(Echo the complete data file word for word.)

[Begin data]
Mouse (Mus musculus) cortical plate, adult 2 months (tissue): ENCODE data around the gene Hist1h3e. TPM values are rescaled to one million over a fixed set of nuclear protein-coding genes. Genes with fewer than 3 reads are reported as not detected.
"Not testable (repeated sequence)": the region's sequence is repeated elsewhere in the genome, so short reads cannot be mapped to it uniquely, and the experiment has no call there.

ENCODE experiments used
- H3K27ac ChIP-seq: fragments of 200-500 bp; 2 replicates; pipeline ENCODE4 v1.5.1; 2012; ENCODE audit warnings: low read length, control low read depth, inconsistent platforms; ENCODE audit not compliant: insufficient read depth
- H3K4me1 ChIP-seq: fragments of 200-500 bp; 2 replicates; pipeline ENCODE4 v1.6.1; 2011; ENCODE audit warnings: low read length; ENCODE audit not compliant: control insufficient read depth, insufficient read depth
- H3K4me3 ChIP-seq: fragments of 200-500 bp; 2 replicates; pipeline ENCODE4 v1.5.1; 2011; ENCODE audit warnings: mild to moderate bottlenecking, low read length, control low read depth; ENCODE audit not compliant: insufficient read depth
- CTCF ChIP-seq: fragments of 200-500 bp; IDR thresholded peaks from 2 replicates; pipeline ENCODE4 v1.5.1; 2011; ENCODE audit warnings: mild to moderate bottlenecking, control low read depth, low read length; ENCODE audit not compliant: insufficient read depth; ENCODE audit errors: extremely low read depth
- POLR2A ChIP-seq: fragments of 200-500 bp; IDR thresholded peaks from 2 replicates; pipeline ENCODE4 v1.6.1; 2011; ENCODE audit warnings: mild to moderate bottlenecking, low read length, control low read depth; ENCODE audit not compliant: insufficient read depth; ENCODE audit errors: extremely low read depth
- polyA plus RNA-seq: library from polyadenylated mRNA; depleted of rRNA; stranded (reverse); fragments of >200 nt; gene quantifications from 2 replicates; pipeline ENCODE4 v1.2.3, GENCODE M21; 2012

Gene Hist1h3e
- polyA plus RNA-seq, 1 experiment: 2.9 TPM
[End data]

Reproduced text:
Mouse (Mus musculus) cortical plate, adult 2 months (tissue): ENCODE data around the gene Hist1h3e. TPM values are rescaled to one million over a fixed set of nuclear protein-coding genes. Genes with fewer than 3 reads are reported as not detected.
"Not testable (repeated sequence)": the region's sequence is repeated elsewhere in the genome, so short reads cannot be mapped to it uniquely, and the experiment has no call there.

ENCODE experiments used
- H3K27ac ChIP-seq: fragments of 200-500 bp; 2 replicates; pipeline ENCODE4 v1.5.1; 2012; ENCODE audit warnings: low read length, control low read depth, inconsistent platforms; ENCODE audit not compliant: insufficient read depth
- H3K4me1 ChIP-seq: fragments of 200-500 bp; 2 replicates; pipeline ENCODE4 v1.6.1; 2011; ENCODE audit warnings: low read length; ENCODE audit not compliant: control insufficient read depth, insufficient read depth
- H3K4me3 ChIP-seq: fragments of 200-500 bp; 2 replicates; pipeline ENCODE4 v1.5.1; 2011; ENCODE audit warnings: mild to moderate bottlenecking, low read length, control low read depth; ENCODE audit not compliant: insufficient read depth
- CTCF ChIP-seq: fragments of 200-500 bp; IDR thresholded peaks from 2 replicates; pipeline ENCODE4 v1.5.1; 2011; ENCODE audit warnings: mild to moderate bottlenecking, control low read depth, low read length; ENCODE audit not compliant: insufficient read depth; ENCODE audit errors: extremely low read depth
- POLR2A ChIP-seq: fragments of 200-500 bp; IDR thresholded peaks from 2 replicates; pipeline ENCODE4 v1.6.1; 2011; ENCODE audit warnings: mild to moderate bottlenecking, low read length, control low read depth; ENCODE audit not compliant: insufficient read depth; ENCODE audit errors: extremely low read depth
- polyA plus RNA-seq: library from polyadenylated mRNA; depleted of rRNA; stranded (reverse); fragments of >200 nt; gene quantifications from 2 replicates; pipeline ENCODE4 v1.2.3, GENCODE M21; 2012

Gene Hist1h3e
- polyA plus RNA-seq, 1 experiment: 2.9 TPM